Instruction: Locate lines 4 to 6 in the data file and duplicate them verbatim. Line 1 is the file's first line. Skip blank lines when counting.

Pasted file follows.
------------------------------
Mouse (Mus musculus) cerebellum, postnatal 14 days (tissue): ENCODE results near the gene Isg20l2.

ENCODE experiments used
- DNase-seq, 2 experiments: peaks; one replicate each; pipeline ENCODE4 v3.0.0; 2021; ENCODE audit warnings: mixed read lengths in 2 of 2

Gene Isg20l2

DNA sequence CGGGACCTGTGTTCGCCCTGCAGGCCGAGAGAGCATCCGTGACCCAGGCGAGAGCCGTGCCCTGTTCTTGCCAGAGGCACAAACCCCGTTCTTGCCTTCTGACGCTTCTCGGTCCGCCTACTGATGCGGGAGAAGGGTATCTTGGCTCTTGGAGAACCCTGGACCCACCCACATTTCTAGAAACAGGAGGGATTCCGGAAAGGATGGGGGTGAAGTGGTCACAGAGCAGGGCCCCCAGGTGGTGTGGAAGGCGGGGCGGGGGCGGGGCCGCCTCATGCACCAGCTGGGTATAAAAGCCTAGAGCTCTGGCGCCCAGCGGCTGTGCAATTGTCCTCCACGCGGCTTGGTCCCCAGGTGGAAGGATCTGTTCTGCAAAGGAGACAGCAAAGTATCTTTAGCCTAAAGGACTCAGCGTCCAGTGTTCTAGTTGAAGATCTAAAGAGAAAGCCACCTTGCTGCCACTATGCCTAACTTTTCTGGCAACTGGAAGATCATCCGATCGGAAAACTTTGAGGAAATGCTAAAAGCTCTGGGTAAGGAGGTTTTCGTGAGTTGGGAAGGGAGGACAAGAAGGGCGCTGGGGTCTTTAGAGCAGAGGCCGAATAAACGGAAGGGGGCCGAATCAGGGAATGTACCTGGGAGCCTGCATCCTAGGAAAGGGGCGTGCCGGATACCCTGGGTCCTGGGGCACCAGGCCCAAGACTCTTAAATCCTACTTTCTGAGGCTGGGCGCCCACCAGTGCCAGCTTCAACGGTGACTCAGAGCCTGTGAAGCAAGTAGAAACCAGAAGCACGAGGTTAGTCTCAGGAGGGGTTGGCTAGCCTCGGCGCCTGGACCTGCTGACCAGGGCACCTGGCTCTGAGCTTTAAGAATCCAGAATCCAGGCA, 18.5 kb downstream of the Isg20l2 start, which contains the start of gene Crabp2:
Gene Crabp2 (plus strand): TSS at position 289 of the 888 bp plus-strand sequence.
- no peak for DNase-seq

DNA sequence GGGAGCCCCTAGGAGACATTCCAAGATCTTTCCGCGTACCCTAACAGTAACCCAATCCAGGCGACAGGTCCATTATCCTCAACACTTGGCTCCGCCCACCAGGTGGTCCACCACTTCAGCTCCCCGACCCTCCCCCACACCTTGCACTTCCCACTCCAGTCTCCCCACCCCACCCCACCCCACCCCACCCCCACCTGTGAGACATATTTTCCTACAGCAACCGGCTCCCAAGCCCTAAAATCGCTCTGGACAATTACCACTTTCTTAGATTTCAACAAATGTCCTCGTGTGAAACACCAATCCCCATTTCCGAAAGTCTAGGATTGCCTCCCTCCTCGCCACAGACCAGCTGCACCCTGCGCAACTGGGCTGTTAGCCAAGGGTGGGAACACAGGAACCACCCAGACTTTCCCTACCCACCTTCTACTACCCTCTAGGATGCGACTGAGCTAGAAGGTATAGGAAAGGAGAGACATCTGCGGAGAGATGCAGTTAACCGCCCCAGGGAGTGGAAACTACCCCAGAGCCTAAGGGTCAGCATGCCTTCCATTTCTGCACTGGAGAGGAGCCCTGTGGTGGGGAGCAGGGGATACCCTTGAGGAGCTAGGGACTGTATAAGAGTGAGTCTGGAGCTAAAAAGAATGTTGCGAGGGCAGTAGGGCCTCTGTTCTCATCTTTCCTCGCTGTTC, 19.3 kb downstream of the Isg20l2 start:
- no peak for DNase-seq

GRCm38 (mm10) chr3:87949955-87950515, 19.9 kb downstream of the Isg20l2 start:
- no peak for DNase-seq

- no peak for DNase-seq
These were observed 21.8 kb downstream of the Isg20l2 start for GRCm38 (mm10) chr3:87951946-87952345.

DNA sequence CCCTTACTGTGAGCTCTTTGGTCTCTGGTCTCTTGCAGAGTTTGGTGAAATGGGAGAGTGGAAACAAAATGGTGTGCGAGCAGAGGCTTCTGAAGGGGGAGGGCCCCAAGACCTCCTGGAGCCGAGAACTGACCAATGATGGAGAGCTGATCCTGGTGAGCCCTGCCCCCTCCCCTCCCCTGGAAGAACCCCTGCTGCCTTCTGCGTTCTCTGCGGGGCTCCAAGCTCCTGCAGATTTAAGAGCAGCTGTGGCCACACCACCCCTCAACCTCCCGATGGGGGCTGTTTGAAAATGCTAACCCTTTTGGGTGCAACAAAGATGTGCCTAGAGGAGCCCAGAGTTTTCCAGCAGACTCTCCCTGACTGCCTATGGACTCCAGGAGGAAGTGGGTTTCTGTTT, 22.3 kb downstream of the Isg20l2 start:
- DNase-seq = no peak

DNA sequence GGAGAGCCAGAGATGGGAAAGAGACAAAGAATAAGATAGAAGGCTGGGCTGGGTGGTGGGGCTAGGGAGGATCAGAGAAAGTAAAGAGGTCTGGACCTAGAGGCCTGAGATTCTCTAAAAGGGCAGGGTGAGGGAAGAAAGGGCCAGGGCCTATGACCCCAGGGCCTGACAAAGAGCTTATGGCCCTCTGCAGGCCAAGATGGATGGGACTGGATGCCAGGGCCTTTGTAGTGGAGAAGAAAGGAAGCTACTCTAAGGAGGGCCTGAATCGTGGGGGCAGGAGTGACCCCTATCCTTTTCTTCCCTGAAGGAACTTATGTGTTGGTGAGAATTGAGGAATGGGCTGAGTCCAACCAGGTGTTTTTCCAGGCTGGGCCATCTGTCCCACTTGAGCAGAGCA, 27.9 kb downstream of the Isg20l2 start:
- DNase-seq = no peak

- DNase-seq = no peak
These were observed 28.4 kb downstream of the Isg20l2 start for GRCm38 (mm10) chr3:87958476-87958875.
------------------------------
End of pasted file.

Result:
Gene Isg20l2

DNA sequence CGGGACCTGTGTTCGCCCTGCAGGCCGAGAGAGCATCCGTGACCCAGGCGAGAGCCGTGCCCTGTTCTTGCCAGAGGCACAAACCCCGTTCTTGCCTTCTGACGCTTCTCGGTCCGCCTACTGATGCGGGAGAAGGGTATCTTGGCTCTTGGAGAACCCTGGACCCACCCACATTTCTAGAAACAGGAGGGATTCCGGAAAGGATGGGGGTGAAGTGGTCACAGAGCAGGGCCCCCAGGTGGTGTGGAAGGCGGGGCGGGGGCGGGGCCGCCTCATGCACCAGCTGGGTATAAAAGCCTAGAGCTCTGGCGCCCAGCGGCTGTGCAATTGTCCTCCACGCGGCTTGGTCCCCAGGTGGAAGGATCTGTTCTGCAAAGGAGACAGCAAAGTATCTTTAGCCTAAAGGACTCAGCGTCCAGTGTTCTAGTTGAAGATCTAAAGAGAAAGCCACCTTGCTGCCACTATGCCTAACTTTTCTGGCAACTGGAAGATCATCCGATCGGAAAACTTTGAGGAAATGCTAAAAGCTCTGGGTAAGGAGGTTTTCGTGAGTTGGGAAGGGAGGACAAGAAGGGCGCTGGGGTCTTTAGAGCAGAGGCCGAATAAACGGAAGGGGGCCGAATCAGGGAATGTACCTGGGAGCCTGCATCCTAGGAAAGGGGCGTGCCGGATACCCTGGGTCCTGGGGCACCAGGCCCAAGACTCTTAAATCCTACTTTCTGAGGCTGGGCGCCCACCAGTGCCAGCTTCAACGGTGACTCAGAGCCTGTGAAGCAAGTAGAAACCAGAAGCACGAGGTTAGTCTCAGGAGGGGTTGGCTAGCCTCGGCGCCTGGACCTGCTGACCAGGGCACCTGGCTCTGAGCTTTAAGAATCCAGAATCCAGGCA, 18.5 kb downstream of the Isg20l2 start, which contains the start of gene Crabp2:
Gene Crabp2 (plus strand): TSS at position 289 of the 888 bp plus-strand sequence.